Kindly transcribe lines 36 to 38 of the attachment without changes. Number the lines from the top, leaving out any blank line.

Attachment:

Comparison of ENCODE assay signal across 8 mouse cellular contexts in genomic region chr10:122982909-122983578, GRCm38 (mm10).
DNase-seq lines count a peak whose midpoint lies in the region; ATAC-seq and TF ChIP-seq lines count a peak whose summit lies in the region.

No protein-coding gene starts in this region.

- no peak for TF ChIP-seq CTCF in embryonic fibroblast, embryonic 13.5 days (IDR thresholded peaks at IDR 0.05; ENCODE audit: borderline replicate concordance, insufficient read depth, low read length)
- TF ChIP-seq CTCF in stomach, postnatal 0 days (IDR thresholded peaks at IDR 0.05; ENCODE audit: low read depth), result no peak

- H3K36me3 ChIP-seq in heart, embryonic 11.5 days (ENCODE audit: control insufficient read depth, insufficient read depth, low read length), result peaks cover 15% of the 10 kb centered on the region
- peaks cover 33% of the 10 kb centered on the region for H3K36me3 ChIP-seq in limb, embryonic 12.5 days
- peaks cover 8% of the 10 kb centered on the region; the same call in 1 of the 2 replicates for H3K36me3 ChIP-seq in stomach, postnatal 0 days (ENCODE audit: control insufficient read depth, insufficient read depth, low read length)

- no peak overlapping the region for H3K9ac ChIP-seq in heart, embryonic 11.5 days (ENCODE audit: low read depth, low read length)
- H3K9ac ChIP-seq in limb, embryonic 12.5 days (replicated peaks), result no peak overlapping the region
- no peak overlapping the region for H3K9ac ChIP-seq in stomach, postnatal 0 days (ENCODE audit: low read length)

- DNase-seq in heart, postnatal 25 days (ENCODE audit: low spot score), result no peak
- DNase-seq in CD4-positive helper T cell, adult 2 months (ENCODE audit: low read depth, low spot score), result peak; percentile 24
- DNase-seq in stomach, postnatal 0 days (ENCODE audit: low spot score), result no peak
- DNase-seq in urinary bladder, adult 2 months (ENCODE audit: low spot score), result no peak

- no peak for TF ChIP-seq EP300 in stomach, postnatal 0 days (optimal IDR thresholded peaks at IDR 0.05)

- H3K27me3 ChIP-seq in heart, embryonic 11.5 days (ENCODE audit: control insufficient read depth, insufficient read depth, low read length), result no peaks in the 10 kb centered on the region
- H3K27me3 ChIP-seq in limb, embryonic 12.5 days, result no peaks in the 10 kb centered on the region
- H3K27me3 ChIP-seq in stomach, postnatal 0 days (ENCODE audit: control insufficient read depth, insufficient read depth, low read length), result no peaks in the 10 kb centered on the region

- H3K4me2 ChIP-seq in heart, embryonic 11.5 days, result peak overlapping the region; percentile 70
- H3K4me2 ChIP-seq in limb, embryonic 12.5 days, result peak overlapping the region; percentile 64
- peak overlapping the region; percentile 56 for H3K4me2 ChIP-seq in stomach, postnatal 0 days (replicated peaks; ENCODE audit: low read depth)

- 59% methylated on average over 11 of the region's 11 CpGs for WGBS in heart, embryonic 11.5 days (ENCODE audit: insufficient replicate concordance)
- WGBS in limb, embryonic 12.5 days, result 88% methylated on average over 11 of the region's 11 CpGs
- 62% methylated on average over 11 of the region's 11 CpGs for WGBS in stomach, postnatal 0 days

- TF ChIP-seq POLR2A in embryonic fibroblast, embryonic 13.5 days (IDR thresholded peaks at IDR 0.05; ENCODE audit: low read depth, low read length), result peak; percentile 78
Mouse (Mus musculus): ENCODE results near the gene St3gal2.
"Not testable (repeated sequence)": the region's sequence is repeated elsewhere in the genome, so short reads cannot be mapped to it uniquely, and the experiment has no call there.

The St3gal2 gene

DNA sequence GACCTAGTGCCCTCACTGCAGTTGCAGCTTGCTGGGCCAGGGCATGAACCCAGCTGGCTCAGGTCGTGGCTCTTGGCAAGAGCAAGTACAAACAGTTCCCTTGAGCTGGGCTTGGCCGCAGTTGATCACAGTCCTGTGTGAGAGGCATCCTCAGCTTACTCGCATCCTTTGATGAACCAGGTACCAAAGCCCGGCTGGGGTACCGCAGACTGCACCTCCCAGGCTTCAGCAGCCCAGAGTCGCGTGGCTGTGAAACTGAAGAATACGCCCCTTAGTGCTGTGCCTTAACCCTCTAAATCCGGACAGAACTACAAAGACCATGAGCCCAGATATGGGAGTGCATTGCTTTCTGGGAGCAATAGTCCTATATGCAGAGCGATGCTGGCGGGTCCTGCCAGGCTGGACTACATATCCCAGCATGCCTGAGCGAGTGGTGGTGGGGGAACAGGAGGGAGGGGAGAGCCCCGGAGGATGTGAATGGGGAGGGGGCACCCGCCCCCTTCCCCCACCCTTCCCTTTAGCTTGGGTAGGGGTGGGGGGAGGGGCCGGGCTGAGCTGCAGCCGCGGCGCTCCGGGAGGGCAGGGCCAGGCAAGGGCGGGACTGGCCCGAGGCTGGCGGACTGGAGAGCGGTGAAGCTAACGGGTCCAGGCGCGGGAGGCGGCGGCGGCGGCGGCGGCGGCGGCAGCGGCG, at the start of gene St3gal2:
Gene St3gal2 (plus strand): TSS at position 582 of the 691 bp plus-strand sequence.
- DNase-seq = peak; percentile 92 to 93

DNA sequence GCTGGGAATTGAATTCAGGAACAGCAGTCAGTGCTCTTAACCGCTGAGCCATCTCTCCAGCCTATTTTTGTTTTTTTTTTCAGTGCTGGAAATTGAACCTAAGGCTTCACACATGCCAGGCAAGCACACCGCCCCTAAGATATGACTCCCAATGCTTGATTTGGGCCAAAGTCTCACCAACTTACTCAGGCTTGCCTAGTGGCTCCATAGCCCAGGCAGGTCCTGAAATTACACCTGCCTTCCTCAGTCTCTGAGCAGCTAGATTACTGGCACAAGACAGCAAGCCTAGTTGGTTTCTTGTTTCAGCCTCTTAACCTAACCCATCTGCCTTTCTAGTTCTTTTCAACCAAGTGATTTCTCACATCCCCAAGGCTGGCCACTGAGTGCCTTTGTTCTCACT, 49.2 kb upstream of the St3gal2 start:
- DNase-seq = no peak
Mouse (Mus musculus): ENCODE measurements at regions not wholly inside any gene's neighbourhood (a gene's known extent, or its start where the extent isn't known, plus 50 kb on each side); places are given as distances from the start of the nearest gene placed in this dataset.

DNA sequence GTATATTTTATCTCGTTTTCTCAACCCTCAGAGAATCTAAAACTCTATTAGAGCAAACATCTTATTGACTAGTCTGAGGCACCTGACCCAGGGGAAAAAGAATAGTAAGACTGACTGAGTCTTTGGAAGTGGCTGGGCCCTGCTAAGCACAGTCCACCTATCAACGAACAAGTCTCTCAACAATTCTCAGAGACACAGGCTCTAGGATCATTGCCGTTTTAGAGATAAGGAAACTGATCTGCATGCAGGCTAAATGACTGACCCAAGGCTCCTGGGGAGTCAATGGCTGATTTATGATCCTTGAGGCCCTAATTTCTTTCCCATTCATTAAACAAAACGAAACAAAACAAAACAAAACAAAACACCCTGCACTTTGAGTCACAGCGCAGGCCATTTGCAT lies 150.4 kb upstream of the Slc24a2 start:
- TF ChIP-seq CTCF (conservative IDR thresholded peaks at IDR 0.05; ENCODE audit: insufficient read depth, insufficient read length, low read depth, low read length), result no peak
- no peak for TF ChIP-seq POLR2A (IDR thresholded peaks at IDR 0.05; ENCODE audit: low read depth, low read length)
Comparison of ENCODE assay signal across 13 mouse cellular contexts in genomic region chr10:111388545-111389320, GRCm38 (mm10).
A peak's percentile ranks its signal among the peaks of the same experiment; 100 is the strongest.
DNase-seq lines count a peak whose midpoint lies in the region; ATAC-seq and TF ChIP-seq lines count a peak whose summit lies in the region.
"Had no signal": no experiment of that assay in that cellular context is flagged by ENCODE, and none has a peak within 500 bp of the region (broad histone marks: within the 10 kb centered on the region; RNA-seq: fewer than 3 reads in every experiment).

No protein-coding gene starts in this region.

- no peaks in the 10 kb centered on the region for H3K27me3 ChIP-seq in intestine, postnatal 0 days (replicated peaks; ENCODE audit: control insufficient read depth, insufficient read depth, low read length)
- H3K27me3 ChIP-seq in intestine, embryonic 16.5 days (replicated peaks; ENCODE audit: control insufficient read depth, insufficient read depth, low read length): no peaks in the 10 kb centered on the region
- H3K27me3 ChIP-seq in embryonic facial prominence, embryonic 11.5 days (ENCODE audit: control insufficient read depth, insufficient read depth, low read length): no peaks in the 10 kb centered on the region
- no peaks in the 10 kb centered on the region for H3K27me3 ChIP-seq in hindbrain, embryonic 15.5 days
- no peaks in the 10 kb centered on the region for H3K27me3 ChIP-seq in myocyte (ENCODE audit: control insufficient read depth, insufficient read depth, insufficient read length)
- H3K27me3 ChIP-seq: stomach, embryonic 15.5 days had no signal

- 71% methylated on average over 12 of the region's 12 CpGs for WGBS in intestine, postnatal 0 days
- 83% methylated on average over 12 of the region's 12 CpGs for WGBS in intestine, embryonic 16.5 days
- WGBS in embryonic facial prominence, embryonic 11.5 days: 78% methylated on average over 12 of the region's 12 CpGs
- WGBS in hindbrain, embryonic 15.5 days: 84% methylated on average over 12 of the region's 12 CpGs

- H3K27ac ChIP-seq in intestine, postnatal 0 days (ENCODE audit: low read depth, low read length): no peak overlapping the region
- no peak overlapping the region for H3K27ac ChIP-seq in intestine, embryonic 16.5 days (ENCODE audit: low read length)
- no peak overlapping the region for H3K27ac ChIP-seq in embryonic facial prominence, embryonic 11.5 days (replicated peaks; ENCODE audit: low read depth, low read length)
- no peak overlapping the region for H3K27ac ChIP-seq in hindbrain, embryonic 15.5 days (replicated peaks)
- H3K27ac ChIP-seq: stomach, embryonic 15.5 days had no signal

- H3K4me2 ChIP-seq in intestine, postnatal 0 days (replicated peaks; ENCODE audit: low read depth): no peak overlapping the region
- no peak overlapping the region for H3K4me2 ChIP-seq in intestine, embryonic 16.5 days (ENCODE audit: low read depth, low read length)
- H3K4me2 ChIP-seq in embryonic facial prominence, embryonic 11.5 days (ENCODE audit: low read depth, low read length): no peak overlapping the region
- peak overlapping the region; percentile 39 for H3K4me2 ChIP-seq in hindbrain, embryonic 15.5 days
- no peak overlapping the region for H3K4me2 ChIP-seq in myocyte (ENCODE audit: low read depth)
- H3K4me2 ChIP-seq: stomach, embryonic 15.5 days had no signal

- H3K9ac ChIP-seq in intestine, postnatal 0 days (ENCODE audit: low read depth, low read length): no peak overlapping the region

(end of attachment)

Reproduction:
DNA sequence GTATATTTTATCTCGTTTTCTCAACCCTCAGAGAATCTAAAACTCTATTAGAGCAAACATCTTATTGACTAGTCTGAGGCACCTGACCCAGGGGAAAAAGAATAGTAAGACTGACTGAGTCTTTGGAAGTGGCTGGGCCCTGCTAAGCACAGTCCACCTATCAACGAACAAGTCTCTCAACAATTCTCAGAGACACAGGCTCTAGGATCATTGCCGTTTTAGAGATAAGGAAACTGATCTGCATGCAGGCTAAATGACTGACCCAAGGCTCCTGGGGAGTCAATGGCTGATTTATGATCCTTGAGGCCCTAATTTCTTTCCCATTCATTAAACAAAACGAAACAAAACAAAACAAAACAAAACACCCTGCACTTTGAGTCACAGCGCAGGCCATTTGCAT lies 150.4 kb upstream of the Slc24a2 start:
- TF ChIP-seq CTCF (conservative IDR thresholded peaks at IDR 0.05; ENCODE audit: insufficient read depth, insufficient read length, low read depth, low read length), result no peak
- no peak for TF ChIP-seq POLR2A (IDR thresholded peaks at IDR 0.05; ENCODE audit: low read depth, low read length)